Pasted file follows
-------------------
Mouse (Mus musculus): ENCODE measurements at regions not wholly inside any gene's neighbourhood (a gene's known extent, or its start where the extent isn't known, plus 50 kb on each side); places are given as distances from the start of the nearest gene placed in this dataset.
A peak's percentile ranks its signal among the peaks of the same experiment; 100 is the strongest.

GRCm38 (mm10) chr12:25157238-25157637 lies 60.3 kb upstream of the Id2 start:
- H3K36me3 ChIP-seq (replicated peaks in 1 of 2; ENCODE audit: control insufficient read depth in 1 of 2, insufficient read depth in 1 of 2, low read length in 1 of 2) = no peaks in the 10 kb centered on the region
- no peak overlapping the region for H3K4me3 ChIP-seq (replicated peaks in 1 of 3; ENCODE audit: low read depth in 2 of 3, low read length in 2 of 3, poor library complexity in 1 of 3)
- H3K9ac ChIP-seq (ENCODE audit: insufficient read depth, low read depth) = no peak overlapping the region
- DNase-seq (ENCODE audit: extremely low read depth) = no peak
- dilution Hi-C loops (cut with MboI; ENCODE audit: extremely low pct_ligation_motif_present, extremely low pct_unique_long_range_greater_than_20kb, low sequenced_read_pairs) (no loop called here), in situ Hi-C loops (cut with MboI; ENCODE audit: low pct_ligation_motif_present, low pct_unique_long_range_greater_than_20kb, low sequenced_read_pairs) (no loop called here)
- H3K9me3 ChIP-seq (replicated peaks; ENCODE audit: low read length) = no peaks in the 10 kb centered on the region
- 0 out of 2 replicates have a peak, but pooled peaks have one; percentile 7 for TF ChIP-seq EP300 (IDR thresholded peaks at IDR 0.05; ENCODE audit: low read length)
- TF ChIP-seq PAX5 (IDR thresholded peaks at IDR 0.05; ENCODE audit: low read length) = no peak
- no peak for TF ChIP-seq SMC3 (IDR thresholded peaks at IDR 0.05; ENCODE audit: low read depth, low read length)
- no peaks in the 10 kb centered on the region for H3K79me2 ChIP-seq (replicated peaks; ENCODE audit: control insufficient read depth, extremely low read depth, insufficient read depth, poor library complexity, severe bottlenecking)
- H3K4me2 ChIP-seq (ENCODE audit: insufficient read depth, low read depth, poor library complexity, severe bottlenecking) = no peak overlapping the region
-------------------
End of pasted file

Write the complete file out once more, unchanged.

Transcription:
Mouse (Mus musculus): ENCODE measurements at regions not wholly inside any gene's neighbourhood (a gene's known extent, or its start where the extent isn't known, plus 50 kb on each side); places are given as distances from the start of the nearest gene placed in this dataset.
A peak's percentile ranks its signal among the peaks of the same experiment; 100 is the strongest.

GRCm38 (mm10) chr12:25157238-25157637 lies 60.3 kb upstream of the Id2 start:
- H3K36me3 ChIP-seq (replicated peaks in 1 of 2; ENCODE audit: control insufficient read depth in 1 of 2, insufficient read depth in 1 of 2, low read length in 1 of 2) = no peaks in the 10 kb centered on the region
- no peak overlapping the region for H3K4me3 ChIP-seq (replicated peaks in 1 of 3; ENCODE audit: low read depth in 2 of 3, low read length in 2 of 3, poor library complexity in 1 of 3)
- H3K9ac ChIP-seq (ENCODE audit: insufficient read depth, low read depth) = no peak overlapping the region
- DNase-seq (ENCODE audit: extremely low read depth) = no peak
- dilution Hi-C loops (cut with MboI; ENCODE audit: extremely low pct_ligation_motif_present, extremely low pct_unique_long_range_greater_than_20kb, low sequenced_read_pairs) (no loop called here), in situ Hi-C loops (cut with MboI; ENCODE audit: low pct_ligation_motif_present, low pct_unique_long_range_greater_than_20kb, low sequenced_read_pairs) (no loop called here)
- H3K9me3 ChIP-seq (replicated peaks; ENCODE audit: low read length) = no peaks in the 10 kb centered on the region
- 0 out of 2 replicates have a peak, but pooled peaks have one; percentile 7 for TF ChIP-seq EP300 (IDR thresholded peaks at IDR 0.05; ENCODE audit: low read length)
- TF ChIP-seq PAX5 (IDR thresholded peaks at IDR 0.05; ENCODE audit: low read length) = no peak
- no peak for TF ChIP-seq SMC3 (IDR thresholded peaks at IDR 0.05; ENCODE audit: low read depth, low read length)
- no peaks in the 10 kb centered on the region for H3K79me2 ChIP-seq (replicated peaks; ENCODE audit: control insufficient read depth, extremely low read depth, insufficient read depth, poor library complexity, severe bottlenecking)
- H3K4me2 ChIP-seq (ENCODE audit: insufficient read depth, low read depth, poor library complexity, severe bottlenecking) = no peak overlapping the region